First, reinstitute good time, the program that permitted inmates to earn credits toward early release through good behavior. Many other states have joined Wisconsin in abolishing discretionary parole, but very few of these also abolished good time, which is generally regarded as a helpful tool to incentivize good behavior in prison. In this article, I provide a more extended defense of good time.
How much time off should inmates be permitted to earn? While most states have retained good time, there is tremendous variation in the generosity of the programs. Discounts in the range of 25% to 40% seem most common. European equivalents of good time typically provide a one-third “remission” for prison terms. The U.S. federal system — no one’s idea of soft on crime — offers a 15% discount.
It seems to me that a 25% discount could, over time, make a real dent in the state’s imprisonment rate without coming close to rendering the sentences pronounced in court meaningless. By contrast, the old parole system might give inmates a 75% discount (release at the one-quarter mark in the sentence).
If there is concern that good time might result in the premature release of inmates who, while well-behaved in prison, nonetheless seem at high risk of reoffending, then there might be a provision in the law permitting the Department of Corrections or a prosecutor to request a hearing before release. If the state proves that the inmate will probably reoffend, then some or all of the inmate’s good-time credits could be canceled. The decision should be based, as much as possible, on objective criteria and validated risk-assessment tools.
Second, long sentences should be regularly revisited after the ten-year mark. Any way you cut it, ten years in prison is a long time. Given the very high costs — both fiscal and human — of long prison sentences, we would do well to review them on a regular basis to ensure that continued imprisonment actually serves some legitimate public purpose.
Sentence review should be conducted in the first instance by an independent, expert commission, and should make use of the best actuarial risk-assessment techniques available. If a long-term inmate is evaluated as low-risk, then a hearing should be conducted, perhaps in front of the original sentencing judge, to determine whether there is nonetheless a good reason to continue to hold the inmate.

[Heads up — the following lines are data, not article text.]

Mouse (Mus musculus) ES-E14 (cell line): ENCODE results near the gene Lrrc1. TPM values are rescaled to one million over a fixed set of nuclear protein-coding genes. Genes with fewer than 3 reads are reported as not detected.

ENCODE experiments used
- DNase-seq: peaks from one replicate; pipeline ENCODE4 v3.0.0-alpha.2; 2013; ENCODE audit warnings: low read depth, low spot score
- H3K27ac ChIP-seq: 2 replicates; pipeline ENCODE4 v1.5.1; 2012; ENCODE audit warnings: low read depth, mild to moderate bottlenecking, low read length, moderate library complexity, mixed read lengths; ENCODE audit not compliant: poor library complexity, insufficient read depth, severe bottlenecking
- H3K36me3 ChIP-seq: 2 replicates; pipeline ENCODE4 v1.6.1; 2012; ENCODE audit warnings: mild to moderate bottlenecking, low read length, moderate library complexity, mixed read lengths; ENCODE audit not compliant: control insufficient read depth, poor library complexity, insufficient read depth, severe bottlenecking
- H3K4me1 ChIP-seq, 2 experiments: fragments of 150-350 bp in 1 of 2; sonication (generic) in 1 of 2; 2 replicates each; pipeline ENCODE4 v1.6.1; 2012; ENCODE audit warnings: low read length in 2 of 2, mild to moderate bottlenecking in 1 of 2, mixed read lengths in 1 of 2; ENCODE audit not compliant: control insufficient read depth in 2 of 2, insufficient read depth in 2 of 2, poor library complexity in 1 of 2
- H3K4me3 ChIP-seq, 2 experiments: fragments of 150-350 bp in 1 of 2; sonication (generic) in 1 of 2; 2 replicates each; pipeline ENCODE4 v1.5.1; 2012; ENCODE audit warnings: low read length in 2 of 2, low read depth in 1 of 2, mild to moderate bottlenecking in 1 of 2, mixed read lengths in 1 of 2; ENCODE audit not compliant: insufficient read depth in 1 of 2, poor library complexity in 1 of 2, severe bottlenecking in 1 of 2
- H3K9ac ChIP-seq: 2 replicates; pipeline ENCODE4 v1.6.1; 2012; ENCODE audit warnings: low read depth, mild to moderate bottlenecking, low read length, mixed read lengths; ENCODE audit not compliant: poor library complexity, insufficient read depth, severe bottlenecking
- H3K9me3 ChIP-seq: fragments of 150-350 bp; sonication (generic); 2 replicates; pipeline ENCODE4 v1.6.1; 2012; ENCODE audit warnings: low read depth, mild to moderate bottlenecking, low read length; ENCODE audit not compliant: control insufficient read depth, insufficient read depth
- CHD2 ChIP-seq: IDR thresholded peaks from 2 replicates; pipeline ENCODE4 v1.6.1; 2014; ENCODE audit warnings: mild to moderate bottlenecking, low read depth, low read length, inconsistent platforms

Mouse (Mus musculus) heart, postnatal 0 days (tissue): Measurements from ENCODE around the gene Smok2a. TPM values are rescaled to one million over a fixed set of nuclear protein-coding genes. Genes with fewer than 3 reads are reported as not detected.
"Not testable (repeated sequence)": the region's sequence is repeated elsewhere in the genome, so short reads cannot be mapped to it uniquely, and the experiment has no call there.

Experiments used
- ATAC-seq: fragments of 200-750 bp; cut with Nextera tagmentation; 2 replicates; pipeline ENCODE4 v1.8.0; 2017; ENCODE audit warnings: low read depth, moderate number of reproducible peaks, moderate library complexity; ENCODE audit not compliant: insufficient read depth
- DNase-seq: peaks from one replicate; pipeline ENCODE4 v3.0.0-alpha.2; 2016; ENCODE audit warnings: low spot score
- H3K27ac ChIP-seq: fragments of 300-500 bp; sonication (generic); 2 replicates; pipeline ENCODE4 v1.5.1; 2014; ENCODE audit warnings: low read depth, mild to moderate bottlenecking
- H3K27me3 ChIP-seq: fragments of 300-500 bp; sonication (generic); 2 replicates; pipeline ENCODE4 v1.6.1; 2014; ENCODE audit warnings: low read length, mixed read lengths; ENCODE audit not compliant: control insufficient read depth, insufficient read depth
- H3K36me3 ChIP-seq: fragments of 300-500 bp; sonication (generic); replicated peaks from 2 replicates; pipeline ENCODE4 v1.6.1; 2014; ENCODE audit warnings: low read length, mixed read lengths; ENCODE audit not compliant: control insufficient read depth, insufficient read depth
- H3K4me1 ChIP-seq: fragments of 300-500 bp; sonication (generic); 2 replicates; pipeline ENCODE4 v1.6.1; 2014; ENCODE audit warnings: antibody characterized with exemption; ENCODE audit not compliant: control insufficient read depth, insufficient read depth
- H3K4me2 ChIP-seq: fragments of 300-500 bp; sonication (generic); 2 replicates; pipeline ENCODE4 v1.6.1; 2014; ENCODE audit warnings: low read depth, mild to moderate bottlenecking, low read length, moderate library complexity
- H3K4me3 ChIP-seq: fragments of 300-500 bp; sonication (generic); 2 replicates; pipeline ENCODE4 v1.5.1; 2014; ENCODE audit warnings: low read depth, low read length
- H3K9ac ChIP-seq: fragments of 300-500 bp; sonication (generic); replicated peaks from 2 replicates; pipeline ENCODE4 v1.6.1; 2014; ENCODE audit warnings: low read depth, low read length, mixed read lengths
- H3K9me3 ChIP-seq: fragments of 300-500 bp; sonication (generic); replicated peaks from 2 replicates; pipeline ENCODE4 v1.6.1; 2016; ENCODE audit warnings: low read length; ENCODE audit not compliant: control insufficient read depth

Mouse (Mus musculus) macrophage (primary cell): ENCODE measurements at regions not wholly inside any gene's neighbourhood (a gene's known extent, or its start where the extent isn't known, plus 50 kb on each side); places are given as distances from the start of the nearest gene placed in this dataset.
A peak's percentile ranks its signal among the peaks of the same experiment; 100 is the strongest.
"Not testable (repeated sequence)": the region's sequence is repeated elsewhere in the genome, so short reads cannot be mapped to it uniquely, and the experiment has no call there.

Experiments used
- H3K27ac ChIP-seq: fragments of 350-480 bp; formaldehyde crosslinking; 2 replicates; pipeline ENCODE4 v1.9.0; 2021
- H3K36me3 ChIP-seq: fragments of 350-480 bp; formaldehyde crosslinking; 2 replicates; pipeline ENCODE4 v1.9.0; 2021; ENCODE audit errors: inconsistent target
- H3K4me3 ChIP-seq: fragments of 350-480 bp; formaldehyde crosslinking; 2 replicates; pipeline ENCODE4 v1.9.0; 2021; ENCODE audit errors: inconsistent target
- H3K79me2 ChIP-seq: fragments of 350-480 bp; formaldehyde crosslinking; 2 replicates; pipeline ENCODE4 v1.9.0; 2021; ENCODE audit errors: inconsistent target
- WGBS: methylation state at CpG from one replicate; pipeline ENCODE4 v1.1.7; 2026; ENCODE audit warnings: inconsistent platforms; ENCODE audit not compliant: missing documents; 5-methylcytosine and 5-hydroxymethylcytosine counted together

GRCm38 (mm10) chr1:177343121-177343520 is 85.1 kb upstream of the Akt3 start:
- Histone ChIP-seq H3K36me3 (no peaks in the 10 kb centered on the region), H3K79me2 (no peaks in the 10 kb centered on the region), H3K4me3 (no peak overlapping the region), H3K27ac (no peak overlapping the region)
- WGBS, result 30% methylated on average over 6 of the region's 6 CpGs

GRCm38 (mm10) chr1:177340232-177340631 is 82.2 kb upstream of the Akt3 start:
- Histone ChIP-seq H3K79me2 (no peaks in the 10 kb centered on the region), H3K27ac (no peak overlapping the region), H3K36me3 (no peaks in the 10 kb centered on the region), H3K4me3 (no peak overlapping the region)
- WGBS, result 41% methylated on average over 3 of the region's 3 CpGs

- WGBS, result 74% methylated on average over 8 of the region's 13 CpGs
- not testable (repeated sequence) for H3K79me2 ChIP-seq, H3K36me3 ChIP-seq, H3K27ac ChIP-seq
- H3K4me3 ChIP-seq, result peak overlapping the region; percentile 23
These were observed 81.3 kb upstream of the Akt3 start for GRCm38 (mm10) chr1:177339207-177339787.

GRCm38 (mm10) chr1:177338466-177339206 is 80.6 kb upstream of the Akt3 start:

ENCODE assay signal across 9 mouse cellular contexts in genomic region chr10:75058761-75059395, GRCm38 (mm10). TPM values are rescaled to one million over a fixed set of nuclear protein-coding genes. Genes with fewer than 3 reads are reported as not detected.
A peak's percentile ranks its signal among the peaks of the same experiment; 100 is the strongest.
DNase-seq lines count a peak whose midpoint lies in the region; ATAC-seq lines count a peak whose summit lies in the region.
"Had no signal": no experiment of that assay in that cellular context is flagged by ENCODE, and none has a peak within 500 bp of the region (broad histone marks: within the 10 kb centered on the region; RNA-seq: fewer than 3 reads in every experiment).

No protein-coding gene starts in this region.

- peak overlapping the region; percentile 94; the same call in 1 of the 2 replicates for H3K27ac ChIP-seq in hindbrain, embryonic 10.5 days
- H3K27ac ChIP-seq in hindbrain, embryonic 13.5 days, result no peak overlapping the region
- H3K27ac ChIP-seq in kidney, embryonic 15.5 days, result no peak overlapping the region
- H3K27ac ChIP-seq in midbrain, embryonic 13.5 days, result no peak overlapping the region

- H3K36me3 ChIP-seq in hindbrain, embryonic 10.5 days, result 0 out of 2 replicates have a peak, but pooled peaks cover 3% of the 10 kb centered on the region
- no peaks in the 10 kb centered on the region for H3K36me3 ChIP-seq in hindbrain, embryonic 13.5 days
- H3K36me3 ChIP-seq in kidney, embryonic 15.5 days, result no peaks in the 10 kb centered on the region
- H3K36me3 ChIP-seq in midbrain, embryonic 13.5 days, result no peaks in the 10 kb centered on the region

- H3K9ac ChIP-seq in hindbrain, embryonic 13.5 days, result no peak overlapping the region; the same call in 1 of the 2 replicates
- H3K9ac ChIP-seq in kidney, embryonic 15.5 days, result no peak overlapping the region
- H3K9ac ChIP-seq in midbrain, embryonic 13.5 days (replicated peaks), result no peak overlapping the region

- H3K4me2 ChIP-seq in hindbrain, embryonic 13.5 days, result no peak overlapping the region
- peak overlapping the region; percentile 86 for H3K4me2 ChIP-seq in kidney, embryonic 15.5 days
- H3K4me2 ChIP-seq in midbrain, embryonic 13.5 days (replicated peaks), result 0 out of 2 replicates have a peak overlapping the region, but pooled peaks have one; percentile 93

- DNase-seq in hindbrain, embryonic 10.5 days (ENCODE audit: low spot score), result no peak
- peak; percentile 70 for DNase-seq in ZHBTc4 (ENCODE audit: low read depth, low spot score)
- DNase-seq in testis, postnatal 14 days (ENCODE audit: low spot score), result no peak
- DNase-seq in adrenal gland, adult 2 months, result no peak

In the most serious types of cases, continued imprisonment might be justified beyond ten years on the ground that early release would unduly depreciate the severity of the offense. However, such a determination should be limited to homicide and other cases of extreme violence. Indeed, in cases of homicide, it might be appropriate to defer sentence review until the fifteen- or twenty-year mark.
An interesting question is whether release of a low-risk, long-term inmate should be denied if the inmate does not accept responsibility for his offense. As indicated in the video, our survey research indicates that the vast majority of Wisconsin voters believe that it is “very important” for acceptance to be taken into account in early release decisions. An acceptance component would help to give sentence review the sort of moral grounding that I think should be part of early release programs (for reasons I discuss in the video). I’m inclined to favor including such a component, but I am troubled by the level of discretion and subjectivity that might thereby be introduced into sentence review. Ideally, there should be some clear criteria to guide any assessment of acceptance, much as the federal sentencing guidelines set forth various criteria for assessing acceptance at an original sentencing.
In any event, ten-year sentences make up only about 10% of prison sentences in Wisconsin, but account for about 35% of prisoners, so a rigorous focus on the propriety of these sentences could deliver a real imprisonment-reduction benefit.
Cross posted at Life Sentences.